What's the guitar/scale length?
    25.5 inches

  8. #7

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    Quote Originally Posted by JazzNote
    25.5 inches
    Bear in mind that I play with a very light touch so you may have to adjust upward accordingly but that said, I use Chrome XL 10's do tune to C#. For B, I would probably use Chrome 11's. If you want a bit more tension then 12's would definitely get you there. And I probably wouldn't consider Thomastik Infelds for a set up like this. They're softer and with a low tension setup the low strings have trouble intonating.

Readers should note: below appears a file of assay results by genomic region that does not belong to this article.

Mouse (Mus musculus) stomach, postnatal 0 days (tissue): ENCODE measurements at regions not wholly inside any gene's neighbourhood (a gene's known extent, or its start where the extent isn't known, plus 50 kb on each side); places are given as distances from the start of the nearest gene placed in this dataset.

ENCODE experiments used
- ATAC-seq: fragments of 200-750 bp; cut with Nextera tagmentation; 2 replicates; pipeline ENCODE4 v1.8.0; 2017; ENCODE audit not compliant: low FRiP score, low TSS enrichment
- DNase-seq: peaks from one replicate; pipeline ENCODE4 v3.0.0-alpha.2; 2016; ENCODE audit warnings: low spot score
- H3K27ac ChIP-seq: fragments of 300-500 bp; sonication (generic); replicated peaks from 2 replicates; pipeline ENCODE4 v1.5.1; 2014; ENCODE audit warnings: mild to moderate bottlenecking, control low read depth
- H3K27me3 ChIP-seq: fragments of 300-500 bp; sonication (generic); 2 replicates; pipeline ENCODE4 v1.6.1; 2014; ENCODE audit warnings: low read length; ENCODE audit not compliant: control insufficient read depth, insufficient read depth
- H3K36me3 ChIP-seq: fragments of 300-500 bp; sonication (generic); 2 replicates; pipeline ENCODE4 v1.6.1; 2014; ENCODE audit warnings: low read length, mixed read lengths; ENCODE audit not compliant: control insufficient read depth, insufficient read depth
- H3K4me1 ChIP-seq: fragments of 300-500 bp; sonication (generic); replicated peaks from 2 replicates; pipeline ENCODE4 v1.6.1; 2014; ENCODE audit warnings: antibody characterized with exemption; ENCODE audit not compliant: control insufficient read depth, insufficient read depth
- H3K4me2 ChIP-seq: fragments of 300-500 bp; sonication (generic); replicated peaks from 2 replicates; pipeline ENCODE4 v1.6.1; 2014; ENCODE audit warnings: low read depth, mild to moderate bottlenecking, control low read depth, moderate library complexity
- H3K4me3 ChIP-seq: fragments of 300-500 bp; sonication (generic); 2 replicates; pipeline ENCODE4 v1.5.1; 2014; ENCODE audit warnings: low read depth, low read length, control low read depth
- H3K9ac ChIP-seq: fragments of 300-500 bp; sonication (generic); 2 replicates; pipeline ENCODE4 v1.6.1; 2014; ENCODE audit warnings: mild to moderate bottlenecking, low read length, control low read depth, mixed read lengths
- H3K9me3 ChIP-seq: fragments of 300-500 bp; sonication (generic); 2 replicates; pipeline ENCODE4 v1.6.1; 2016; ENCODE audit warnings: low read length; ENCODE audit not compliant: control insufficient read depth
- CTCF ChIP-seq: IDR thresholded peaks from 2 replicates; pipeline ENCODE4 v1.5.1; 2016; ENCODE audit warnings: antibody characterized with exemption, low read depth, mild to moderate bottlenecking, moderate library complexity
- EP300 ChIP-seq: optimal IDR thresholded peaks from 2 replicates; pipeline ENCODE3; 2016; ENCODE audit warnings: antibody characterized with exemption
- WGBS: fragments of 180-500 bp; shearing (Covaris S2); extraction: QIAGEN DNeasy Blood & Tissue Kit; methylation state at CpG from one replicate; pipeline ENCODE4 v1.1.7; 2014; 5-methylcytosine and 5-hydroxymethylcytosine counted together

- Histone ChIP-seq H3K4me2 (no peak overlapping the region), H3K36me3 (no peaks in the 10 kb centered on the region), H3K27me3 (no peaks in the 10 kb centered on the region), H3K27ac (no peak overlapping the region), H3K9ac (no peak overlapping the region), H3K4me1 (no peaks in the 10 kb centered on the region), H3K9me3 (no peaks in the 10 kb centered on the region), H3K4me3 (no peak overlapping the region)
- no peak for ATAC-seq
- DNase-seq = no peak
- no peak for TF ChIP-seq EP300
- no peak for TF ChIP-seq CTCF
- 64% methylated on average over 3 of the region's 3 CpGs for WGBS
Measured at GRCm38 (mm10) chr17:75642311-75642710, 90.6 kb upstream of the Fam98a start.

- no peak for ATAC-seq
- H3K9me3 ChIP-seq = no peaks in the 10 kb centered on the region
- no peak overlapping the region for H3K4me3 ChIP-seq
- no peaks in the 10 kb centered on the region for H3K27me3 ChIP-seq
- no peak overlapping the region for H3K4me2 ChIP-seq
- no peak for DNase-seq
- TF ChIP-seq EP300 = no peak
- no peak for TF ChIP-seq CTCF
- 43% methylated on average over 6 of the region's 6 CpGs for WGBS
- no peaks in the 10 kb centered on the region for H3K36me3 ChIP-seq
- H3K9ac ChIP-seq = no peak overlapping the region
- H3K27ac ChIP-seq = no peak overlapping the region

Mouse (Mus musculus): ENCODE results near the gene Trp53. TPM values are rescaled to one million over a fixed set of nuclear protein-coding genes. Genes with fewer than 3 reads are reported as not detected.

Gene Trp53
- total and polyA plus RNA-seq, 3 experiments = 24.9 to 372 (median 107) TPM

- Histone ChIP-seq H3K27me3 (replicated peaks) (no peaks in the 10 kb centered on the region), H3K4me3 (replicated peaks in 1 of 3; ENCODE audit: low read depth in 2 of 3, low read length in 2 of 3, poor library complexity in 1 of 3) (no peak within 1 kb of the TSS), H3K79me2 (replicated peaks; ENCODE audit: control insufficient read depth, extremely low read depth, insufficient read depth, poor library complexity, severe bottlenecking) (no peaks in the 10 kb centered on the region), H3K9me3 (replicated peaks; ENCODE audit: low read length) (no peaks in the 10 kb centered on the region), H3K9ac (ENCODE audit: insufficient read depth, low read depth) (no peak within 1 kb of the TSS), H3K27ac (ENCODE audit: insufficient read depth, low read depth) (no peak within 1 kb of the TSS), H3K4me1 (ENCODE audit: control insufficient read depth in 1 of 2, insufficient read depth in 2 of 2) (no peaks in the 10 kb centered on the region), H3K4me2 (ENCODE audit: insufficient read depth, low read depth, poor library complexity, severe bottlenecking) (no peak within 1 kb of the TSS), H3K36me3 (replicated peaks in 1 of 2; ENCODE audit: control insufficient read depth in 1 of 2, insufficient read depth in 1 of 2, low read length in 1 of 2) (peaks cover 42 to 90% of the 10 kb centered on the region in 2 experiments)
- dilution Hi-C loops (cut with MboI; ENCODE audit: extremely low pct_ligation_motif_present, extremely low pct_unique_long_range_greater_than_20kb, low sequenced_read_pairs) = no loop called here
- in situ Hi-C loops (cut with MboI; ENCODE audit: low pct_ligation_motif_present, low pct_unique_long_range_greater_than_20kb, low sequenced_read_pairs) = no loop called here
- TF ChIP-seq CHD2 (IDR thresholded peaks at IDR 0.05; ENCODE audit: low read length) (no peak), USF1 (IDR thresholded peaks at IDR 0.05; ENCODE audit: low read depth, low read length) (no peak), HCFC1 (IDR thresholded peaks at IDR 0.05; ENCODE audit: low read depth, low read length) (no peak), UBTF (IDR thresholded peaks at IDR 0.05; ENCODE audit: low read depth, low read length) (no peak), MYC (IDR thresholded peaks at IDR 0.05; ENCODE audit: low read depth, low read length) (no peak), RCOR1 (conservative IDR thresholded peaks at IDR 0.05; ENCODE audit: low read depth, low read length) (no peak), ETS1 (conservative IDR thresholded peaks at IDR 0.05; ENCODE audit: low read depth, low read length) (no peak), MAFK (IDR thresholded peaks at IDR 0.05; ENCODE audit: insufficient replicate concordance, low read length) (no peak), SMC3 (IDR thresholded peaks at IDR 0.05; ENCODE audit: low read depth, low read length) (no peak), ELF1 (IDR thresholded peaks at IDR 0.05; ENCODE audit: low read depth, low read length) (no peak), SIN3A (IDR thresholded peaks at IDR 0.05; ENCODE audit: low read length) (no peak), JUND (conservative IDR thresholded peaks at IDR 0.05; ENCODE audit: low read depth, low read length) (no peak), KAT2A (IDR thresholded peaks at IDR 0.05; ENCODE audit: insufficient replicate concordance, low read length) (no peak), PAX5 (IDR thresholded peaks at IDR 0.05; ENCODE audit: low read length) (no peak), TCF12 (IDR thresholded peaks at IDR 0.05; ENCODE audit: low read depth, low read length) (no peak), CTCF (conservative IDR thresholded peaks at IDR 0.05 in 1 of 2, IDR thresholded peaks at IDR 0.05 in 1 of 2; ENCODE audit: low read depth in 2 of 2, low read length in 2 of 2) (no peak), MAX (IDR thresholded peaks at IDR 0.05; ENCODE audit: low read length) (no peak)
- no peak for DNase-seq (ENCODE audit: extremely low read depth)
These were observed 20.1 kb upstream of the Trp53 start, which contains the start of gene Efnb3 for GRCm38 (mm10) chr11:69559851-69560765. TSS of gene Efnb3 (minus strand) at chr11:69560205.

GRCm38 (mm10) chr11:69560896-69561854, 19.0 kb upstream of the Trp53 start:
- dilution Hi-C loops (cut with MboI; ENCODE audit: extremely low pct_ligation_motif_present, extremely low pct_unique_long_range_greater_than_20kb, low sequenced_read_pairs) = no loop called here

9. #8

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    I had the same experience as mad dog with a baritone set on a Strat. However, Tim Lerch has a YT vid where he's playing a Tele tuned down a minor 3rd strung something like 14-60 with no appreciable intonation probs. Don't know what voodoo is involved there. Worth checking out the video as he's such a wonderful player.

  10. #9

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    Quote Originally Posted by Peter C
    I had the same experience as mad dog with a baritone set on a Strat. However, Tim Lerch has a YT vid where he's playing a Tele tuned down a minor 3rd strung something like 14-60 with no appreciable intonation probs. Don't know what voodoo is involved there. Worth checking out the video as he's such a wonderful player.
    No voodoo required, especially for C#. Just don't beat on it.

  11. #10